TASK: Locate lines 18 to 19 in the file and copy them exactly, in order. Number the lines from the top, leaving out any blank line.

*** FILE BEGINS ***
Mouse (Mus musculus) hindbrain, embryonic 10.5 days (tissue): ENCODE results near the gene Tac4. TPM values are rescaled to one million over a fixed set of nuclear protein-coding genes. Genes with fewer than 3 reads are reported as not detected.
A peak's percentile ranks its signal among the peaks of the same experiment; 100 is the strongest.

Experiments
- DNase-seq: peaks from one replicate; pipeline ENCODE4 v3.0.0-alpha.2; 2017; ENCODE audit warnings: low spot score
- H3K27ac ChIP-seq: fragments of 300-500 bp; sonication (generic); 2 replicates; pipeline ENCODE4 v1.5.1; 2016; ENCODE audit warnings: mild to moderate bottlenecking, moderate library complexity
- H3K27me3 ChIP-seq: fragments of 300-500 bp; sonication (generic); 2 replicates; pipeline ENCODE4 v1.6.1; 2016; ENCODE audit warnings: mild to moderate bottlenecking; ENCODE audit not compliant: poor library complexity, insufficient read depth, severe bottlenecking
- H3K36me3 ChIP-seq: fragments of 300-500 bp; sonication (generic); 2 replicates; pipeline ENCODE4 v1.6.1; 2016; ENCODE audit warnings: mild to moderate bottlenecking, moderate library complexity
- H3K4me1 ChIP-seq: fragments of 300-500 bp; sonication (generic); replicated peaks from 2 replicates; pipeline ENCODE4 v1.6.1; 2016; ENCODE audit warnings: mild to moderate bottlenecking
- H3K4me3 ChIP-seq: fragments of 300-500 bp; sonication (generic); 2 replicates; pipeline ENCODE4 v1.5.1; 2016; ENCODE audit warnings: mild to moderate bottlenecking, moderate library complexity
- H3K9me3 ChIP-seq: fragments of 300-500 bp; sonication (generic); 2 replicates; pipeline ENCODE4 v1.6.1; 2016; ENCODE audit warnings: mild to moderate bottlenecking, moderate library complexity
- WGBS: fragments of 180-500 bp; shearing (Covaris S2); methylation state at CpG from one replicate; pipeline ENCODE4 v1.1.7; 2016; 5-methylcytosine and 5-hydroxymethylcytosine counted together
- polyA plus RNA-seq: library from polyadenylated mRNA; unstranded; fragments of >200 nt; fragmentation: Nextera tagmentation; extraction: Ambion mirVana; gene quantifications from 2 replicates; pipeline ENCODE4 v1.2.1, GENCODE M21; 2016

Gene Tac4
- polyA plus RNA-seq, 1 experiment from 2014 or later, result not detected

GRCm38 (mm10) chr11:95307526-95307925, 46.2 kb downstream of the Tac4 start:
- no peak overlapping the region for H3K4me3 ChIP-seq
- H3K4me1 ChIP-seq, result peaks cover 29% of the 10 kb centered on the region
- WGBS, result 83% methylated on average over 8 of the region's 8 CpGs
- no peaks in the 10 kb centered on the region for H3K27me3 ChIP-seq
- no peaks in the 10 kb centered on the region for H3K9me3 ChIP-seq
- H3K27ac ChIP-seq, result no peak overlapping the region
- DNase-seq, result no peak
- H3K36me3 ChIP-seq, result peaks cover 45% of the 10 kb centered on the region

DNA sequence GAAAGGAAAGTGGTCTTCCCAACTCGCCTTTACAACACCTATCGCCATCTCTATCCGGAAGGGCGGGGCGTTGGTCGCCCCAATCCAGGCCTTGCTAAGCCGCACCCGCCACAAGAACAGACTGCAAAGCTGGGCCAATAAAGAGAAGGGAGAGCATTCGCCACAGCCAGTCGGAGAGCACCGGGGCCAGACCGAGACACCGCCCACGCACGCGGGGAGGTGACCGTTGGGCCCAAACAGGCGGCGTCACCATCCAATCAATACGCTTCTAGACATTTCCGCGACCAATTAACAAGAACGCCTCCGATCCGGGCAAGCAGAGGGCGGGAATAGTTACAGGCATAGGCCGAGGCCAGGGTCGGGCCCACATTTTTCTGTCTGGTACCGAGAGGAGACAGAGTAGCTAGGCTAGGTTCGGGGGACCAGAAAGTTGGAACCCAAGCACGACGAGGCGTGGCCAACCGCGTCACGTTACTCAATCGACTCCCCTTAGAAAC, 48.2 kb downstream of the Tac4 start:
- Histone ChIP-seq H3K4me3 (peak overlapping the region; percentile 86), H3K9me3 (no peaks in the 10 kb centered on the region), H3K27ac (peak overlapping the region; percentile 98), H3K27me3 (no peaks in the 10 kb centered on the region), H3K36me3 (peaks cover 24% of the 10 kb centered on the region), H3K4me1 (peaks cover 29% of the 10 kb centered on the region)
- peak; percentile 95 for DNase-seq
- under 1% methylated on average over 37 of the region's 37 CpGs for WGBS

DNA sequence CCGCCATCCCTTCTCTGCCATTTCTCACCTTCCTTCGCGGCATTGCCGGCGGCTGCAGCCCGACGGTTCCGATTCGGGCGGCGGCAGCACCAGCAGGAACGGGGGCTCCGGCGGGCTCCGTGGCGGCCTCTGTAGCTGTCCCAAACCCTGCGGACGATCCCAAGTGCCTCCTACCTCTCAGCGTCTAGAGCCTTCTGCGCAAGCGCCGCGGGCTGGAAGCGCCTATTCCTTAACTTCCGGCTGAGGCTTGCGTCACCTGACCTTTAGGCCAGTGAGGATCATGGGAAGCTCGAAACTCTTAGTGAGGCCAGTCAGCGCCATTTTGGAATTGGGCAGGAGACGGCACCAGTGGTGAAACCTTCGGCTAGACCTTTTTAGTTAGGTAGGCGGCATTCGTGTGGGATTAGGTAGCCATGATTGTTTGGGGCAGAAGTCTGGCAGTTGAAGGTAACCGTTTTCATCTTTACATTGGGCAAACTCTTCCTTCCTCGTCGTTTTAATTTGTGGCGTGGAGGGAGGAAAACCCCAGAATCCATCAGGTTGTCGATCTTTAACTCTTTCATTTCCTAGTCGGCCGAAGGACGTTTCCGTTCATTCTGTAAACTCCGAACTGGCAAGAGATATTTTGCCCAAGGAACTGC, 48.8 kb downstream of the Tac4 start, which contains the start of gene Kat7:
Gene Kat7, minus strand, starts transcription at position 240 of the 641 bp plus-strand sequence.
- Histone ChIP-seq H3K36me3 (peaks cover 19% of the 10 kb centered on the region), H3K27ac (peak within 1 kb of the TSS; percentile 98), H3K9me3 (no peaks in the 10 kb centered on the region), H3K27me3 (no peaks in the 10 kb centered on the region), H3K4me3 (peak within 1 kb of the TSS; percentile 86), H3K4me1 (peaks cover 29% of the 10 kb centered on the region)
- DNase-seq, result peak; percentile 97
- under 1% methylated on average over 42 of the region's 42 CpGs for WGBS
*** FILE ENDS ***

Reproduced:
- WGBS, result 83% methylated on average over 8 of the region's 8 CpGs
- no peaks in the 10 kb centered on the region for H3K27me3 ChIP-seq